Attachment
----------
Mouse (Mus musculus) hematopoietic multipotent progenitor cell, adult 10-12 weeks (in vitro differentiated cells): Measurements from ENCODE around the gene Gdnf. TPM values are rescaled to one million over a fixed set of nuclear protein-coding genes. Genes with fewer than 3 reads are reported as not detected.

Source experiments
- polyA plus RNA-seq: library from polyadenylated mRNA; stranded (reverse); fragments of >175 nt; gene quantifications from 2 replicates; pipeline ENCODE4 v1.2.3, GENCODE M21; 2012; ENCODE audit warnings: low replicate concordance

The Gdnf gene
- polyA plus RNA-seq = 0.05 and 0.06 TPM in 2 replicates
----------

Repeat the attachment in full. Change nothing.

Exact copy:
Mouse (Mus musculus) hematopoietic multipotent progenitor cell, adult 10-12 weeks (in vitro differentiated cells): Measurements from ENCODE around the gene Gdnf. TPM values are rescaled to one million over a fixed set of nuclear protein-coding genes. Genes with fewer than 3 reads are reported as not detected.

Source experiments
- polyA plus RNA-seq: library from polyadenylated mRNA; stranded (reverse); fragments of >175 nt; gene quantifications from 2 replicates; pipeline ENCODE4 v1.2.3, GENCODE M21; 2012; ENCODE audit warnings: low replicate concordance

The Gdnf gene
- polyA plus RNA-seq = 0.05 and 0.06 TPM in 2 replicates